Ascot: service station plan fuels local anger

Ascot: service station plan fuels local anger

DEBATE is continuing to rage over a potential $9.5 million development on Great Eastern Highway in Ascot.

The proposal for 268 to 282 Great Eastern Highway between Epsom Avenue and Moreing Street is still in limbo while the applicant works to satisfy conditions for a proposed service station, medical centre, pharmacy, office, six fast food/takeaway outlets and two showroom development.

At a Metro Central Joint Development Assessment Panel (JDAP) meeting last week, members voted to defer a decision, one of two options suggested by the City of Belmont officer.

The first recommendation was to refuse the application outright, with reasons including a detrimental impact on the amenity of nearby residential properties and the service station not being of a high standard of architectural design. The two Belmont Council representatives voted to refuse the application but were outvoted by the other three JDAP members.

JDAP presiding member Charles Johnson said the next step was in the applicant’s hands,

“The decision to defer the application revolved around the fact that the applicant had provided late information in regard to concerns about the noise impact of the development,” he said.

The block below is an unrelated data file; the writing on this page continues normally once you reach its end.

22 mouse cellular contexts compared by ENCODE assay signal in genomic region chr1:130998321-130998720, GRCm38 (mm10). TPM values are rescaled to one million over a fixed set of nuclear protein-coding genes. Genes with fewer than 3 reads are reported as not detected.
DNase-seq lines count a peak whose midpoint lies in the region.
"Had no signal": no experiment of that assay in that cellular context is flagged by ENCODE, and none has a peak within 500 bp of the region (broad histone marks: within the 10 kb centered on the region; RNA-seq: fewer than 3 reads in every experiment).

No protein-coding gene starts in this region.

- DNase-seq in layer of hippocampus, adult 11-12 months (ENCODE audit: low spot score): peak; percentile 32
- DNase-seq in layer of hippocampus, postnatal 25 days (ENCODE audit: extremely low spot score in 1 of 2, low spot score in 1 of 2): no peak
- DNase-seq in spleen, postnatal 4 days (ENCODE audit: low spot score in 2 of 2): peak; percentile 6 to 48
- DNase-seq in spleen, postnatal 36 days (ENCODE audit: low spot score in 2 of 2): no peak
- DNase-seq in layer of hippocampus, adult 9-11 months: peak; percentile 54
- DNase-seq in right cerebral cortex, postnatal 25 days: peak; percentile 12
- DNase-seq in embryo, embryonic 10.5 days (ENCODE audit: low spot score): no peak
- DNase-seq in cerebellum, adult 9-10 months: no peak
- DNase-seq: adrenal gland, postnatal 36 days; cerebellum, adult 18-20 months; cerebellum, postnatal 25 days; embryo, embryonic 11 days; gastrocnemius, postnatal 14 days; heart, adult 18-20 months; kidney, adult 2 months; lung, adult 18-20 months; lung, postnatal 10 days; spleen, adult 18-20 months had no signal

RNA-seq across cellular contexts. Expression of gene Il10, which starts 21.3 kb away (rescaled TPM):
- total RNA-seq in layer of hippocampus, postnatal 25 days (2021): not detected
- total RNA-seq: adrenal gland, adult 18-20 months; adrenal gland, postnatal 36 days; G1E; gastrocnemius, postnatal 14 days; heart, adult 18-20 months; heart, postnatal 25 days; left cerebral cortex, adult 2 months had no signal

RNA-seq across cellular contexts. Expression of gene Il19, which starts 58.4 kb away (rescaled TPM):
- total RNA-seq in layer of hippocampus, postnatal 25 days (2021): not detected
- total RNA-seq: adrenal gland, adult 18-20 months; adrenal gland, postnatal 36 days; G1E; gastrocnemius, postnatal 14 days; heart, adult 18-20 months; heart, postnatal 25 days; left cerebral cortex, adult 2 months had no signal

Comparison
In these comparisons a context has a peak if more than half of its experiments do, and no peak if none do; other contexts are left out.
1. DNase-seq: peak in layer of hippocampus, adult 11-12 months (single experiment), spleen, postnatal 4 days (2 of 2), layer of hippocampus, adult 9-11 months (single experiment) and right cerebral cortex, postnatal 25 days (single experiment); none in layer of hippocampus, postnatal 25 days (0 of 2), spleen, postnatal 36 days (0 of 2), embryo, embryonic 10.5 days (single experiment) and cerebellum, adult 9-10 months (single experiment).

“Without that sort of technical advice, it’s difficult for us to make a decision.”

The City now has to complete a revised Responsible Authority Report by September 22 after considering a new acoustic assessment and other information from the developer.

Mother of three Janine Thompson has lived on Moreing Street for five years and is concerned a service station so close by poses a potential health risk.

“Two of our boys have epilepsy; if anything around us is going to cause any type of further impact to a disorder, it’s really detrimental to us. For us, that’s the number one thing: health,” she said.

The Ascot mother also spoke at the meeting about noise, light and traffic concerns, with trucks already double-parked outside the front of her house.

Wiseline Investment’s John Ferguson is about to begin construction on 10 townhouses on Moreing Street, next to the proposed sevice station development, which were approved in June 2016.

“We got ours approved on the basis that we believed it was a soft buffer between the stables and commercial (business) at the front. I think the service station is the biggest impact, it’s the most objectionable use on the site,” Mr Ferguson said.

A representative of the developers declined to comment after the JDAP meeting. The developer attended a directions hearing on Friday at the State Administrative Tribunal to determine whether to defer the directions hearing, seek further mediation or take the case to a formal SAT hearing.

MORE: Two injured following southern suburbs police chase

MORE: Two men charged after graffiti attack on Supreme Court

MORE: Burns attack victim Dana Vulin says she has ‘no time to hate’

MORE: All star line-up for Falls Downtown revealed